The Show: There is always a lot of post-show analysis about how the host did, how the presenters did, whether the various ‘bits’ worked. Though in these days of Twitter and Facebook it isn’t post-show – it is during show. Every joke host Seth Macfarlane did got analysed and graded on Twitter before he had time to get out the next one. And, being the internet, people don’t hold back on letting their true feelings be known. Suffice to say then that being an Oscar’s host these days requires one to have a fairly thick skin. And I would hope that Seth has one. I, for one, thought his performance was fine – not great, not terrible, but ok. There were some laughs, there were some terribly inappropriate jokes, and there were some things that just didn’t work. But I didn’t find him nearly as offensive as many others did. I think some of the jokes, when taken out of context, could of course be offensive – but generally, when taken as part of the narrative he was giving at the time, were acceptable. And I am not a terribly un-PC person. I generally have a lower threshold for being offended than other people I know. But Seth didn’t offend me too much. In fact, I found more offensive content in last Friday’s 7 Days (a show that I find sometimes crosses the line into offensive but generally stays on the right side of it), then I found in his performance yesterday. But that’s just this punters view.
As of the ‘Movies and Music’ theme of the evening, some things worked and some didn’t. I could watch Joseph Gordon-Levitt and Daniel Radcliffe dance all night, but then my penchant for Mr Gordon-Levitt is well known. Adele knocked it out of the park with Skyfall – as did the Les Mis cast with their ensemble performance. But the rest of it was very fast-forward worthy for me. And none of the presenters were overly memorable – even the Avengers cast (missing Loki and Thor, mores the pity) were very average. Many have blamed the script, and they may be right. One would think that in Hollywood – where hilarious people and writers ply their trade on a daily basis – it wouldn’t be a hard thing to pull together a funny, current and inoffensive Oscar script? Surely all you need to do is put Joss Whedon, Tina Fey and Will Ferrell in a room and off you go? Well, maybe next year. Or they could just get Fey and Amy Poehler to host – as they did to hilarious effect at the Golden Globes. So, all in all, a very average Oscar ceremony.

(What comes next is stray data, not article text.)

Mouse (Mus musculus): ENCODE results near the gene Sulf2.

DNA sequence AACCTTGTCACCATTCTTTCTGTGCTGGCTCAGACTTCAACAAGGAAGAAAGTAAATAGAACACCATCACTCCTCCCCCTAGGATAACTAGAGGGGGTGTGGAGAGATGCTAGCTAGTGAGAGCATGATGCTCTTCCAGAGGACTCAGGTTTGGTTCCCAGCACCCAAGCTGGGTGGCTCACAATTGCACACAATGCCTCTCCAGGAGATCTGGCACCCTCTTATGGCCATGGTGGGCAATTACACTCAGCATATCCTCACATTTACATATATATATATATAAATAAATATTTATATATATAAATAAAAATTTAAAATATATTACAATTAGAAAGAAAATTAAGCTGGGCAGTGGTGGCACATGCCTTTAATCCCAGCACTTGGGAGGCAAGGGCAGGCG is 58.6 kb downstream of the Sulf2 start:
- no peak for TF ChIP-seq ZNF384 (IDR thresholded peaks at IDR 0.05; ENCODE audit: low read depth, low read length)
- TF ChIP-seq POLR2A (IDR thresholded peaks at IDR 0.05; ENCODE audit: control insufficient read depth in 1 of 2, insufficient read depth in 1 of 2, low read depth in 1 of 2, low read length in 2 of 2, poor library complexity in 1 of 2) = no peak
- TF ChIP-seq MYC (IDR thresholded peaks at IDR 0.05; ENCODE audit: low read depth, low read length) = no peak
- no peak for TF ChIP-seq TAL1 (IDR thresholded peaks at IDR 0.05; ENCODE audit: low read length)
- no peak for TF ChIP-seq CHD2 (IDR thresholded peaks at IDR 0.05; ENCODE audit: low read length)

But what about the dresses?: For many, this is what Oscar night is all about – the frocks. There was a big mix this year – with some good and some bad and some downright awful. I will leave it to the proper Fashion Police to do the official pronouncements, but my Top 5 dresses were:
Charlize Theron: rocking it in a very structured white number and combining it with her short Mad Max hair. Parfait.
Naomi Watts: at first look I didn’t like this metallic and non-symetrical dress at all, but when I watched the red carpet coverage it won me over. Just stunning, and just a little bit different.
Jennifer Lawrence: some have said that her white, long trained Dior number was too bridal, but I loved it, and she rocked it. Sure, it may have caused her to trip up the stairs while going to collect, you know, an Oscar, but she looked AMAZING doing it.
Amy Adams: To quote Despicable Me – ‘It’s so fluffy I’m gonna die!!!’. Not only did her powder blue number look brilliant on her, but it also looked like she could wrap herself in it should she get cold later on and be toasty warm…
Jessica Chastain: her classy, would we call it brownish?, slinky number bought some old school Hollywood to the show, and she looked fabulous. But when you look like she does you could pretty much wear a mustard coloured poncho and look awesome.
As for those who didn’t rock a great look, much has been said of Anne Hathaway’s nipplage issue, so I shan’t say more here other than ‘why did no one tell her???’. Melissa McCarthy, who I think is a hilarious individual, looked like an Addams Family member wearing a tent. And the less said about that Real Housewife who wasn’t really wearing her dress, the better.
So, that is it for the Oscars 2013! Key question I know you are all asking yourselves though – how did I go in the family sweepstake?? Well, I tied with my sister, and that is what matters…even if I didn’t quite win!